• Karen Selk

Six Weeks in China Becomes Ten Days -BUT Now Includes: Thailand, Burma, Hong Kong and Korea

Updated: Apr 27, 2019


The first Asian Journal blog post (1986 First Silk Sojourn) was an introduction of what it was like travelling over 30 years ago. It was an adventure, complex, not doable without Lonely Planet (no internet), and many people steped up to help bewildered travellers.

During my working life, my husband and I had a silk yarn and fibre import/export business, Treenway Silks. In those days, there were really only two such businesses that concentrated solely on silk products. We imported our products from China and later included India. We supplied weavers, spinners, knitters, embroiderers and anyone else who used silk yarns or fibres. We made it our mission to have inside/out knowledge of our product. We wanted to understand all aspect of silk from the raising of the silkworm through unleashing the silk from the cocoon to make all the different qualities of yarns and fibres. This would enable us to best help our customers with any queries or problems. I am a weaver, spinner, embroiderer, knitter, sewist, and surface design worker. So I was absolutely passionate to travel and meet the silk farmers, yarn factories, and artisans working with silk.


Before most people had personal computers, we published a newsletter, which we printed on pink paper. It became affectionately known as “The Pink” by our customers. They knew exactly what it was when it arrived in their mailbox. It was chock full of information. It had sections like: Greetings, What’s New, Specials, Silk (the ins and outs of how it comes about), Treenway Treasures (a new woven project with directions) and The Asian Journal.

Our customers loved the Asian Journal and often took the time to send a letter to let us know. I thought it would be fun for those interested in travel, Asia and recent history to re-produce those Asian Journals, starting with 1987.

The Asian Journal

“My Asian journey had a double purpose. My main focus for the last five years has been weaving unique garments with silk. Another aspect of my work is teaching about weaving with silk through workshops. These were the moving forces behind my travels to this part of the world which is home for silk production. I wanted to research and study all aspect of silk from the raising, dyeing, yarn making, design sources and symbolism, weave structures and finishing.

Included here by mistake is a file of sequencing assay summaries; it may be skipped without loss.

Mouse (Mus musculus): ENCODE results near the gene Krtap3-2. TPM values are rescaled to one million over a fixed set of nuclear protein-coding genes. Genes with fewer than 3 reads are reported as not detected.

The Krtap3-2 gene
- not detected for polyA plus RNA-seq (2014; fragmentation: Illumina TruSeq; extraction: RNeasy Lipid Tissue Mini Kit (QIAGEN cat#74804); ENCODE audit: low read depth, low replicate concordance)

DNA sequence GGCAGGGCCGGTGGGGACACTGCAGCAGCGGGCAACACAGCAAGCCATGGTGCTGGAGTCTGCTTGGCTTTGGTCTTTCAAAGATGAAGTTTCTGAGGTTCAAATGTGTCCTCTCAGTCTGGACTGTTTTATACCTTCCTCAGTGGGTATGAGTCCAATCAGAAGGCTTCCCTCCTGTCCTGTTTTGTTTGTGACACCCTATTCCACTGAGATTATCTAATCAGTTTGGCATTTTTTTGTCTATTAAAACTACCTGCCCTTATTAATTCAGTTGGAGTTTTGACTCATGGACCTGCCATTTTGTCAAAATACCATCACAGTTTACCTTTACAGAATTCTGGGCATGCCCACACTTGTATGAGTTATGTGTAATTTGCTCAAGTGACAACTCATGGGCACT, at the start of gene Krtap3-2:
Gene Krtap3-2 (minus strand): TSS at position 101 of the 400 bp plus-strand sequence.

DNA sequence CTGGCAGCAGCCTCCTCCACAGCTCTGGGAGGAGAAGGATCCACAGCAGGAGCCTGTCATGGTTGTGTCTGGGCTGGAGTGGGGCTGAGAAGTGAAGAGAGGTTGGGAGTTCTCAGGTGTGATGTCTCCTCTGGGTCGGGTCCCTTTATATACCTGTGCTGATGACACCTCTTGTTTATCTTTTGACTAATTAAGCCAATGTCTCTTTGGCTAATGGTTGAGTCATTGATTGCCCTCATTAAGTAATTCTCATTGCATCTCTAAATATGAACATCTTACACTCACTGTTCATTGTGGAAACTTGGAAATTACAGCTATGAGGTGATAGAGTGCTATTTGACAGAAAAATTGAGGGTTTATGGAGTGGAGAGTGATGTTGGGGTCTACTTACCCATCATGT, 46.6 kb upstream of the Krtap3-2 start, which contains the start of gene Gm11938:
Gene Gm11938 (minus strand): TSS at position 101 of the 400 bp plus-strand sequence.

The second exciting purpose of my trip was to research new silk yarn and fibre sources for Treenway.

If this trip would have been approached from solely a personal interest, I would not have seen and understood many of the manufacturing techniques used in the silk process. Even more importantly, I would not have received as much of a political and economic view of the role silk plays in the world. And from the other side of the coin, if I had travelled only with business in mind I wouldn’t have had the rich country experiences of sharing the back of a pick-up truck with goslings, buckets of frogs, loom parts and gentle Thai villagers who earn half of their yearly income from raising silkworms, making the cocoons into yarn and weaving beautiful ikat fabrics.

This journey started two years ago as a six-week trip to China. As time marched on and plans started to take shape many interesting opportunities arose and the trip rapidly made changes. My sister-in-law was in Thailand and easily convinced me to come and research Thai silk while in Asia. She would search out the most interesting places for us to visit, as well as act as interpreter and guide.

When my travel agent understood the purpose of our trip, she informed us we simply must hop over to Burma from Thailand, because it has some of the most intricate silk weaving in the world.

During our travels many wonderful things came our way including a very unexpected trip to Korea. While doing Treenway business in Hong Kong we met a Korean man whose brother dealt with many silk manufacturers. Arrangements were made for him to pick us up at the airport and help us with our Korean agenda.

Our six-week China trip got shuffled to include Thailand, Burma, Hong Kong, Korea, with ten days in China. Every single day was jam packed with new adventures. I look forward to sharing these adventures with you in the following newsletters."

@ 2019 Karen Selk

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